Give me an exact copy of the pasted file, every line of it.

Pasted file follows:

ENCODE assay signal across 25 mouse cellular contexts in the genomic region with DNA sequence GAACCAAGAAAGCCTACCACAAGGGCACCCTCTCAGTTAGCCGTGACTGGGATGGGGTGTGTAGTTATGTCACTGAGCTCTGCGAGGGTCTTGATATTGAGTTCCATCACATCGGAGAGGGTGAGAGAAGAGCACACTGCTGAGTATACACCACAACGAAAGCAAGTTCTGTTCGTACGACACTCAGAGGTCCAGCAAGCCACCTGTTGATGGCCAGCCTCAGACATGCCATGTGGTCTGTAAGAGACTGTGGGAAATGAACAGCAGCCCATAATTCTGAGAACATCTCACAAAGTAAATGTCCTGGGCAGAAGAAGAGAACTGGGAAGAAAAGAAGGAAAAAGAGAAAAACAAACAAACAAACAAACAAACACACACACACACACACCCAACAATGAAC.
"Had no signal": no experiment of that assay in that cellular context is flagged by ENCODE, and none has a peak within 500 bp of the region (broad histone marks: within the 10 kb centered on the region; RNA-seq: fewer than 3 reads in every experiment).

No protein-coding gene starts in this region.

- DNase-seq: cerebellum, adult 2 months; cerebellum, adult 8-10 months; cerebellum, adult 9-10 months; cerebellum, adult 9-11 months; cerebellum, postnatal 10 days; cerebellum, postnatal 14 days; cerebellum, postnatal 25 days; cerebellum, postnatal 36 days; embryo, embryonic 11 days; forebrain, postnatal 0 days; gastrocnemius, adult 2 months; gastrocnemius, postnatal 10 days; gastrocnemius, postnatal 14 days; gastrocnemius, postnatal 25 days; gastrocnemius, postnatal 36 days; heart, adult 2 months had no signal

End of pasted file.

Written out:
ENCODE assay signal across 25 mouse cellular contexts in the genomic region with DNA sequence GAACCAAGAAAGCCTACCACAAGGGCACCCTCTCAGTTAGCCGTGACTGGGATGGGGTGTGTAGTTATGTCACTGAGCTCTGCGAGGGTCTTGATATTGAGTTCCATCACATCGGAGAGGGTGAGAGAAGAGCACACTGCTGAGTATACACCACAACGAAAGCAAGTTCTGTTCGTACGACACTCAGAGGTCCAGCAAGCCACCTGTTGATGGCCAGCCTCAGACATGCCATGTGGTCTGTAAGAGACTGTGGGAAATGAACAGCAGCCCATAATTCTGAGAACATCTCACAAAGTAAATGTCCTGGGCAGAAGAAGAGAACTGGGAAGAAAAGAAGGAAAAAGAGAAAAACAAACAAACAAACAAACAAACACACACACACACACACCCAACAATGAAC.
"Had no signal": no experiment of that assay in that cellular context is flagged by ENCODE, and none has a peak within 500 bp of the region (broad histone marks: within the 10 kb centered on the region; RNA-seq: fewer than 3 reads in every experiment).

No protein-coding gene starts in this region.

- DNase-seq: cerebellum, adult 2 months; cerebellum, adult 8-10 months; cerebellum, adult 9-10 months; cerebellum, adult 9-11 months; cerebellum, postnatal 10 days; cerebellum, postnatal 14 days; cerebellum, postnatal 25 days; cerebellum, postnatal 36 days; embryo, embryonic 11 days; forebrain, postnatal 0 days; gastrocnemius, adult 2 months; gastrocnemius, postnatal 10 days; gastrocnemius, postnatal 14 days; gastrocnemius, postnatal 25 days; gastrocnemius, postnatal 36 days; heart, adult 2 months had no signal